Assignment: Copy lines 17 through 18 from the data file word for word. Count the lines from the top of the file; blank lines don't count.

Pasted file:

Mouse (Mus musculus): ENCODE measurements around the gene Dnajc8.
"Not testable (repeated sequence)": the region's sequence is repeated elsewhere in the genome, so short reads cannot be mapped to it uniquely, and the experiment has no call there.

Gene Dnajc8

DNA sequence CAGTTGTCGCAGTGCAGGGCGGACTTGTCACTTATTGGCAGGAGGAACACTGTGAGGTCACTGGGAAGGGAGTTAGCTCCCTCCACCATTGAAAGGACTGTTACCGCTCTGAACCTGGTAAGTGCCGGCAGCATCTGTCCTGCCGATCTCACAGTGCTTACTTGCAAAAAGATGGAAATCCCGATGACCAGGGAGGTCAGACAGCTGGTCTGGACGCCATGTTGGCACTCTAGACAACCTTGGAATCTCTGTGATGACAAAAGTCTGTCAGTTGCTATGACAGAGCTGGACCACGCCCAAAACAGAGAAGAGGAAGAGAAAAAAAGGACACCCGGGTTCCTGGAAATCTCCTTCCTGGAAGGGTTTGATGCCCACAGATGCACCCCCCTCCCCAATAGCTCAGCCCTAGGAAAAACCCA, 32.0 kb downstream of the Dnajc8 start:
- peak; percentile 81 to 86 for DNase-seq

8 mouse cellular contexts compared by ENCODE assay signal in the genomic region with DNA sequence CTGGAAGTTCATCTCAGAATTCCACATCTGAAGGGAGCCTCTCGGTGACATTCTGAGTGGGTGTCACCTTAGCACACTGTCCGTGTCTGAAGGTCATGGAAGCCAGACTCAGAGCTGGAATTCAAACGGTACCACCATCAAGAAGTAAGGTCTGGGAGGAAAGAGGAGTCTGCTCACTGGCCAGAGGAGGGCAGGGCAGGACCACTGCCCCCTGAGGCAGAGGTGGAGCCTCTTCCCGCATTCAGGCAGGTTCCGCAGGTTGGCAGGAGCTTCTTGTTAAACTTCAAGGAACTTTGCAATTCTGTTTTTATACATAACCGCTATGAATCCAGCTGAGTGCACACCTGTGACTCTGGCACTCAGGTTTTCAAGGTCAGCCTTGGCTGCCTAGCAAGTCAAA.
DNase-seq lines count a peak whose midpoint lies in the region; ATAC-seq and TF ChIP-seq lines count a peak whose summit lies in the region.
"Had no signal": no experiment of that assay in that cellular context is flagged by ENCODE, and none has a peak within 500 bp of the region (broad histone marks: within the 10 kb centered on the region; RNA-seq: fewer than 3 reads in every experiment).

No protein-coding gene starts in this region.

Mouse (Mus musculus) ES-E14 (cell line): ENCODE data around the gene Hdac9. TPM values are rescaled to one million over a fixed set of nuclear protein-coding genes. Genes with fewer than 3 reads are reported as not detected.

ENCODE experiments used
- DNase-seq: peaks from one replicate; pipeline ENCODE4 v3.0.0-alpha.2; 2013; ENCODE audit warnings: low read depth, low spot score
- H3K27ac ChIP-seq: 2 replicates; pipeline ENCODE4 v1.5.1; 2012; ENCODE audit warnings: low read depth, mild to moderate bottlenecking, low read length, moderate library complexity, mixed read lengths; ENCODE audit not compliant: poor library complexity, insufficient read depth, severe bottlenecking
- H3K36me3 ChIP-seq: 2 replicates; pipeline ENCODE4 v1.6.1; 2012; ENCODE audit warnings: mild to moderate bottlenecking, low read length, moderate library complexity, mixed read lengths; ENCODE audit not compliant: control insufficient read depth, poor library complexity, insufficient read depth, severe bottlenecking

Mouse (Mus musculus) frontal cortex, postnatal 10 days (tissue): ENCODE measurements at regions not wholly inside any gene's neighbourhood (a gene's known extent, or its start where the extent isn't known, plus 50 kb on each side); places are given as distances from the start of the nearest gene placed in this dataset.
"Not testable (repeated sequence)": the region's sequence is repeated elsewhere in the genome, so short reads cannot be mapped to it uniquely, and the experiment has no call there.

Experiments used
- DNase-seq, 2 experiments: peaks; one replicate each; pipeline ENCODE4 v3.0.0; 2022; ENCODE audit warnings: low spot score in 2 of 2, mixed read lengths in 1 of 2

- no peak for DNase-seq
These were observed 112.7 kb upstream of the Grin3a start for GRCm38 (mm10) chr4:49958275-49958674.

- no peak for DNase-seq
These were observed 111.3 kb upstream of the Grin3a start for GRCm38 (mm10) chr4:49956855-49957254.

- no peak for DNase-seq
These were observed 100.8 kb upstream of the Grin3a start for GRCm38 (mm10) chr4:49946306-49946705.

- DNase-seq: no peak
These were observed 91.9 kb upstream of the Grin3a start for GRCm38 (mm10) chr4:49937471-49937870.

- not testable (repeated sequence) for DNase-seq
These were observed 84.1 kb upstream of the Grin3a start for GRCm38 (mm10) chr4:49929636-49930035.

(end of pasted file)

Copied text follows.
Experiments used
- DNase-seq, 2 experiments: peaks; one replicate each; pipeline ENCODE4 v3.0.0; 2022; ENCODE audit warnings: low spot score in 2 of 2, mixed read lengths in 1 of 2